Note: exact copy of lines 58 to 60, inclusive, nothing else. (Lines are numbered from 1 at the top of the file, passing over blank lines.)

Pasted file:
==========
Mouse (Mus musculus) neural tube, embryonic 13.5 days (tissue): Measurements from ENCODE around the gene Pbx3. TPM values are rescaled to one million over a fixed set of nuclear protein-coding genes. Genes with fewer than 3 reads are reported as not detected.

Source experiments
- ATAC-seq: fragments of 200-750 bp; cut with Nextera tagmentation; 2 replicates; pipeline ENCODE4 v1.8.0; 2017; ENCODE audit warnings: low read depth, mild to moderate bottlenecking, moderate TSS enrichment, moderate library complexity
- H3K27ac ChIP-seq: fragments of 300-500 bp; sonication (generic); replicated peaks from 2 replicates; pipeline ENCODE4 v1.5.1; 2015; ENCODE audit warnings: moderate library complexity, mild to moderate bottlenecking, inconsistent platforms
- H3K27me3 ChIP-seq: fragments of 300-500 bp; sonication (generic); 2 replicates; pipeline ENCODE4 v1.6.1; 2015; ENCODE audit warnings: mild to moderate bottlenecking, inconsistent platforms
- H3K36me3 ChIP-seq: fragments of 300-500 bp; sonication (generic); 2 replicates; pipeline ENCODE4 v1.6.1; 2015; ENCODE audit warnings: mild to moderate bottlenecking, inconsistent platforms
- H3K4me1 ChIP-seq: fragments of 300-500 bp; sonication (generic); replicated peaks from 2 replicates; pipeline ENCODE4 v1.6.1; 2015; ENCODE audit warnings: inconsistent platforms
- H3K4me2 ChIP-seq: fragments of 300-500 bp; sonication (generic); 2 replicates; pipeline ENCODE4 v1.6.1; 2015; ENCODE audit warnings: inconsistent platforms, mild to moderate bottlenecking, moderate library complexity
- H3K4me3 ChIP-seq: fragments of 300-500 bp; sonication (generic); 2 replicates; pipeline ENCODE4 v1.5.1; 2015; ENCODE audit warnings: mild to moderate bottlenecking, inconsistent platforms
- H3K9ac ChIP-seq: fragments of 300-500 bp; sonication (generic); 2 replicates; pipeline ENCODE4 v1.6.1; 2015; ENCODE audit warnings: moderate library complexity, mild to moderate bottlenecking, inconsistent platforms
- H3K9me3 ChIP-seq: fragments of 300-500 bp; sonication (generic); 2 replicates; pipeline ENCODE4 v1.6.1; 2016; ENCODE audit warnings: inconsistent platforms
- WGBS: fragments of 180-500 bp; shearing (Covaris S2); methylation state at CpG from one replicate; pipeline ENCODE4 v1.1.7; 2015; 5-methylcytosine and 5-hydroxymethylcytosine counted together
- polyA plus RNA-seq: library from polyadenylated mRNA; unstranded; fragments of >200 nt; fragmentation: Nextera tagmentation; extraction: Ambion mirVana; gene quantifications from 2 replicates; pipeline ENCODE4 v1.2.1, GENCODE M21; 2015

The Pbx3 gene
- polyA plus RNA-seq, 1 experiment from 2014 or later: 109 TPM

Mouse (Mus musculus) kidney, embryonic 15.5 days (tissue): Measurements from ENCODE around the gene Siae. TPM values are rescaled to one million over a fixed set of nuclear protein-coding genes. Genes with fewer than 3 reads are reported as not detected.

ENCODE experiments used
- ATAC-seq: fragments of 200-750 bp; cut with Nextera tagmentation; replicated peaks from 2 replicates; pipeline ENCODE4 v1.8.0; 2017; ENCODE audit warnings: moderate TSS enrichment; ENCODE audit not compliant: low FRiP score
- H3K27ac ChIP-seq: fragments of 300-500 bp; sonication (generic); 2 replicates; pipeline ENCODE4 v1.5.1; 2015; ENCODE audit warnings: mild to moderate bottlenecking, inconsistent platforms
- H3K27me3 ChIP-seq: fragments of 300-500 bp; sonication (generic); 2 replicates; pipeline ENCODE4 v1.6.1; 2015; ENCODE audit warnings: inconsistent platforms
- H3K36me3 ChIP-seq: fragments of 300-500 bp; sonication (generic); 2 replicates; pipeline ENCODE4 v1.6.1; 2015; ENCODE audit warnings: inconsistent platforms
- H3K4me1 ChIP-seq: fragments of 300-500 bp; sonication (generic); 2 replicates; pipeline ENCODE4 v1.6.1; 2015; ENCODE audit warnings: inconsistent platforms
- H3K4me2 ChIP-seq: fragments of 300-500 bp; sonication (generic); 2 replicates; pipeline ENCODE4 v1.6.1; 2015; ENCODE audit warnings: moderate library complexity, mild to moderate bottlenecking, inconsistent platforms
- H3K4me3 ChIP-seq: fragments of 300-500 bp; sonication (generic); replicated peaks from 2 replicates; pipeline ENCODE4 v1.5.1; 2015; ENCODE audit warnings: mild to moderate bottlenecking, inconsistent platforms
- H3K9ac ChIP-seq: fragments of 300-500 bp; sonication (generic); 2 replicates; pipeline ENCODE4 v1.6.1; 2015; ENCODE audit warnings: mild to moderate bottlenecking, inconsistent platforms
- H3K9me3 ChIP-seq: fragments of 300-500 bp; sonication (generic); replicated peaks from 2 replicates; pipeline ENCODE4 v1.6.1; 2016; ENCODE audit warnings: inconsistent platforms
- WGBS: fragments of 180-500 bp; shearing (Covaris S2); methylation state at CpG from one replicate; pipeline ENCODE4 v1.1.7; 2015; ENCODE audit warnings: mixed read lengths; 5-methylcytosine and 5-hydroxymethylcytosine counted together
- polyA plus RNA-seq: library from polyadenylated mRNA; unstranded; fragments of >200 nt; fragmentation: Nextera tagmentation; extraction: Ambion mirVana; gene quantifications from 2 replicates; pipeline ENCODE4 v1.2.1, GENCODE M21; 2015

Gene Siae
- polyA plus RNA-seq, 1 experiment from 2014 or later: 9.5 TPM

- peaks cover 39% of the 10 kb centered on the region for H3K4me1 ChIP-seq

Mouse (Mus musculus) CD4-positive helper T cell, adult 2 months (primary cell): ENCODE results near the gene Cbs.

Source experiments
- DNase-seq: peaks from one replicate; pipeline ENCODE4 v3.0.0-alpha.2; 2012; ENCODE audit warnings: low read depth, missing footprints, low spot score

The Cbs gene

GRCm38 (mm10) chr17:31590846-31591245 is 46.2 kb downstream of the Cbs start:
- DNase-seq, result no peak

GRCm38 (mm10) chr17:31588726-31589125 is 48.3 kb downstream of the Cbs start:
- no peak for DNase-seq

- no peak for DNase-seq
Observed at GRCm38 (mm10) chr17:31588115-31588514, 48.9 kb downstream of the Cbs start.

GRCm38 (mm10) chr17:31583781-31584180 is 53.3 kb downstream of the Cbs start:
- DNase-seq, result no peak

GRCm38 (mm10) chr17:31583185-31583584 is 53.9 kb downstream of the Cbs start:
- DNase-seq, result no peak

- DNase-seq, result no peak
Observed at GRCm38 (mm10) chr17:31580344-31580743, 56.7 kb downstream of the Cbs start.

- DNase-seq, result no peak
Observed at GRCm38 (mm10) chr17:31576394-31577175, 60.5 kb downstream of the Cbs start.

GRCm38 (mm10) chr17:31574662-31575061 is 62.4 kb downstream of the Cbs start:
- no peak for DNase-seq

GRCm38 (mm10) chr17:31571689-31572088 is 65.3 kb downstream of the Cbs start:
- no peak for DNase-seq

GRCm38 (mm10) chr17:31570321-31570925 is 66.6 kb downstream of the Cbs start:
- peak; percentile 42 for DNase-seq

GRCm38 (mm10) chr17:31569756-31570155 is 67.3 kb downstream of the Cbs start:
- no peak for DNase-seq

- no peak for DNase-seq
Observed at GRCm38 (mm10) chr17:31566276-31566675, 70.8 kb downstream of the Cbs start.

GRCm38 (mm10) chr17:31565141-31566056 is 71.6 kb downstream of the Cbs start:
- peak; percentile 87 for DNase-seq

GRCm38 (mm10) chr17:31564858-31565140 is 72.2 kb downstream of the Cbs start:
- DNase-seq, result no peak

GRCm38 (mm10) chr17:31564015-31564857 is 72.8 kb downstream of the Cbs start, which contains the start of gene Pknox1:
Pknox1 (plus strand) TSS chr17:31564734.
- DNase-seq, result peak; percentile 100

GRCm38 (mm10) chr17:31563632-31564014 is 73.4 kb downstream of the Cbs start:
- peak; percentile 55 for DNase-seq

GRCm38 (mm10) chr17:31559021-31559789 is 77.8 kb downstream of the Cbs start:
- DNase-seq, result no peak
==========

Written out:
- no peak for DNase-seq
Observed at GRCm38 (mm10) chr17:31566276-31566675, 70.8 kb downstream of the Cbs start.

GRCm38 (mm10) chr17:31565141-31566056 is 71.6 kb downstream of the Cbs start: